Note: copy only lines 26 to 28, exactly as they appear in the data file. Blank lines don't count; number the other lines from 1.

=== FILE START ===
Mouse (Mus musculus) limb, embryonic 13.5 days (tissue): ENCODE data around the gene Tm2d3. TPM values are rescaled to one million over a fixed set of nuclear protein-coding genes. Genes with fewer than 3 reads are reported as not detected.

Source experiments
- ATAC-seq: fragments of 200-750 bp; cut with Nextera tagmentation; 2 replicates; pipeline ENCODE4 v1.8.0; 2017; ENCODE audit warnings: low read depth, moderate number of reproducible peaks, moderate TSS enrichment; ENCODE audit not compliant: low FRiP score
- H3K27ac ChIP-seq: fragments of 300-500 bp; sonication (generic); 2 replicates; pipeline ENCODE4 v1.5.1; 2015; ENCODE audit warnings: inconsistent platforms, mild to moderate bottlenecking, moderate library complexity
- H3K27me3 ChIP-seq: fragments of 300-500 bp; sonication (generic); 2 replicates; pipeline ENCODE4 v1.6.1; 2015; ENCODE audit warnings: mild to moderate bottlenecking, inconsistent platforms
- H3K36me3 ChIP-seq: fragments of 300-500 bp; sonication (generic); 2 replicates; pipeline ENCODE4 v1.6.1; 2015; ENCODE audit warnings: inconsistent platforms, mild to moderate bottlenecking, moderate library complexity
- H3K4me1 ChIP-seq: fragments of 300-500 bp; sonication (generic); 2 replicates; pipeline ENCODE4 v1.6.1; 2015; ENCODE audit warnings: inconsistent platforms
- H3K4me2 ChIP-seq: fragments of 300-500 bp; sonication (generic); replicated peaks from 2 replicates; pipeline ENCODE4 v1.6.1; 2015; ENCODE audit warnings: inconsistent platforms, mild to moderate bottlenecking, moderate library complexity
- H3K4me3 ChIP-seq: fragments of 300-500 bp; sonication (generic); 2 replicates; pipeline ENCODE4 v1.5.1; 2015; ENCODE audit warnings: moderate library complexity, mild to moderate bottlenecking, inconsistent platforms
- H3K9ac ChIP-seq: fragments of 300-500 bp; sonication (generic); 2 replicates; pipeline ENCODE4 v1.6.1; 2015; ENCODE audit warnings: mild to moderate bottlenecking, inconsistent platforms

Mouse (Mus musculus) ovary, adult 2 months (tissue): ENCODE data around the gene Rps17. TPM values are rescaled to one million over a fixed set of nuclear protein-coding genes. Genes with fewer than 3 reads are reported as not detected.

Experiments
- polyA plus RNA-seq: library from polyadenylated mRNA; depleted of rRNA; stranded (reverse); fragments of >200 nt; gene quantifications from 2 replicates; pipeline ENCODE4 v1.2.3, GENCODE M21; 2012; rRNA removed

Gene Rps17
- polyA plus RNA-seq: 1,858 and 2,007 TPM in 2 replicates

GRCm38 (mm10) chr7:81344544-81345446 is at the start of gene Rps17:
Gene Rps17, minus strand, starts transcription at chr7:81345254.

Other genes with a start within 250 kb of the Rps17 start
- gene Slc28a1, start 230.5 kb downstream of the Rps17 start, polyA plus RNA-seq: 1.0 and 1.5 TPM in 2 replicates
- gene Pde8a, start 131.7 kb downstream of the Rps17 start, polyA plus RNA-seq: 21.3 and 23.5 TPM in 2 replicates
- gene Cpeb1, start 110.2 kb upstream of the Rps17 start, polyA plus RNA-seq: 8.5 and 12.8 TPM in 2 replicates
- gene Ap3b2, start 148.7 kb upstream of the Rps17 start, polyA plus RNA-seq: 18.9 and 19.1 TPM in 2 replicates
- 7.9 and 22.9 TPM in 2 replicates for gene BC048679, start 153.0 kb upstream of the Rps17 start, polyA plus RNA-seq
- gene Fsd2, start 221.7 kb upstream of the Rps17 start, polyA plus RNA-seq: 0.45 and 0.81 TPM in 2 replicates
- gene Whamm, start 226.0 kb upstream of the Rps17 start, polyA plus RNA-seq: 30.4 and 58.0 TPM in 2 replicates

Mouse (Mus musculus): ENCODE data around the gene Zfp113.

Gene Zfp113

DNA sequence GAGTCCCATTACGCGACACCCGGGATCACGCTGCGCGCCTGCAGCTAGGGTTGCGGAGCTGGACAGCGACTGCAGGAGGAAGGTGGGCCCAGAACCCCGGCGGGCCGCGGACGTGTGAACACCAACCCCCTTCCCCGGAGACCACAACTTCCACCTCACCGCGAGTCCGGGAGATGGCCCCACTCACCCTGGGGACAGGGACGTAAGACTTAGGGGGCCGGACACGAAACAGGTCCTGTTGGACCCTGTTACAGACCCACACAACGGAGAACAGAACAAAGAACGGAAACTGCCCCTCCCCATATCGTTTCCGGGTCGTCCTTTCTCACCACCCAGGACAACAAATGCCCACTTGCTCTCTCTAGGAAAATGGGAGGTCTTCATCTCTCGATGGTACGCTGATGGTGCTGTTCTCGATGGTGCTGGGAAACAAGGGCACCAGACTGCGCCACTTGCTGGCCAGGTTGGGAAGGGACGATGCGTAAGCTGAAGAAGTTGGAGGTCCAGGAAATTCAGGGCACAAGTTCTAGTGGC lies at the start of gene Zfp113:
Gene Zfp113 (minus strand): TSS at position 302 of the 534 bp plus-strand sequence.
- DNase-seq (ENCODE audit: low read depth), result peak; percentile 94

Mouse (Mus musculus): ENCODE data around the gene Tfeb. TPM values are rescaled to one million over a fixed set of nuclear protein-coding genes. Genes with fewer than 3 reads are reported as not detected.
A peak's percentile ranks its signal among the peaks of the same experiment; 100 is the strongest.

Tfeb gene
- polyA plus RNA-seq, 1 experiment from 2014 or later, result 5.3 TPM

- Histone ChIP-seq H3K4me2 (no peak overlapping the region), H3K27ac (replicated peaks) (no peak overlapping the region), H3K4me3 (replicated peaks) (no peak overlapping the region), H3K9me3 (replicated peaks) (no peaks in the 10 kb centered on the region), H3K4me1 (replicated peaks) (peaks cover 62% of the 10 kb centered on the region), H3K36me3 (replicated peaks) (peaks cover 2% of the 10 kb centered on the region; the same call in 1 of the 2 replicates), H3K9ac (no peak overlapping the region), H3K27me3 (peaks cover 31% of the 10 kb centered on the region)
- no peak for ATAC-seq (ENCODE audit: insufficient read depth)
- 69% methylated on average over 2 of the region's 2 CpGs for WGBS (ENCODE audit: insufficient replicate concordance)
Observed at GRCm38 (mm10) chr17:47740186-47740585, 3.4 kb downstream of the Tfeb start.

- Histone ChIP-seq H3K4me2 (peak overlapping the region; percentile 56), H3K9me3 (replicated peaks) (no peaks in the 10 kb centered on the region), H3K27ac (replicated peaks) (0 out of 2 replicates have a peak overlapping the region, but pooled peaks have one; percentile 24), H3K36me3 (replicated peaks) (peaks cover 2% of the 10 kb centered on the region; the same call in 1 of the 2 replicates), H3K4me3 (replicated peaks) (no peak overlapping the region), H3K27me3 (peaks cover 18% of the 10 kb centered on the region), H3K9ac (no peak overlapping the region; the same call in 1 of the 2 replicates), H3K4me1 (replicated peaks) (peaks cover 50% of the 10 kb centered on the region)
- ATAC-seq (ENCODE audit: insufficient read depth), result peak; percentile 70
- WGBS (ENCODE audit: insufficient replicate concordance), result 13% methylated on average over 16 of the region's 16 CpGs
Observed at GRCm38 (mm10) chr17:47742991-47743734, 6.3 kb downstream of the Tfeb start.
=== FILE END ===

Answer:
Mouse (Mus musculus): ENCODE data around the gene Zfp113.

Gene Zfp113

DNA sequence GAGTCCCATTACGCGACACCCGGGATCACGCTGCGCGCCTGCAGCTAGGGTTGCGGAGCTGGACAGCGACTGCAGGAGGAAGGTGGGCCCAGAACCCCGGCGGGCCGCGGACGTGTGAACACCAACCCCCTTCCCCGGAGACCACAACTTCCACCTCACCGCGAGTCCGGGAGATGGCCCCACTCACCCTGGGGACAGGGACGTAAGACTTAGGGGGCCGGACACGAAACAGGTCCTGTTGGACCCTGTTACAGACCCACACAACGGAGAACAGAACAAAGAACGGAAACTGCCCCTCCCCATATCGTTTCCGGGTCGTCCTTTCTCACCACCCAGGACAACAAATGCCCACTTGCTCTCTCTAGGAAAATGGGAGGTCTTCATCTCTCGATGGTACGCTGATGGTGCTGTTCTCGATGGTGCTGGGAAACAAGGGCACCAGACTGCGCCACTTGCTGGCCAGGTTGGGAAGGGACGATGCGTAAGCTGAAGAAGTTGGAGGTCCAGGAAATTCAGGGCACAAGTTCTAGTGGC lies at the start of gene Zfp113: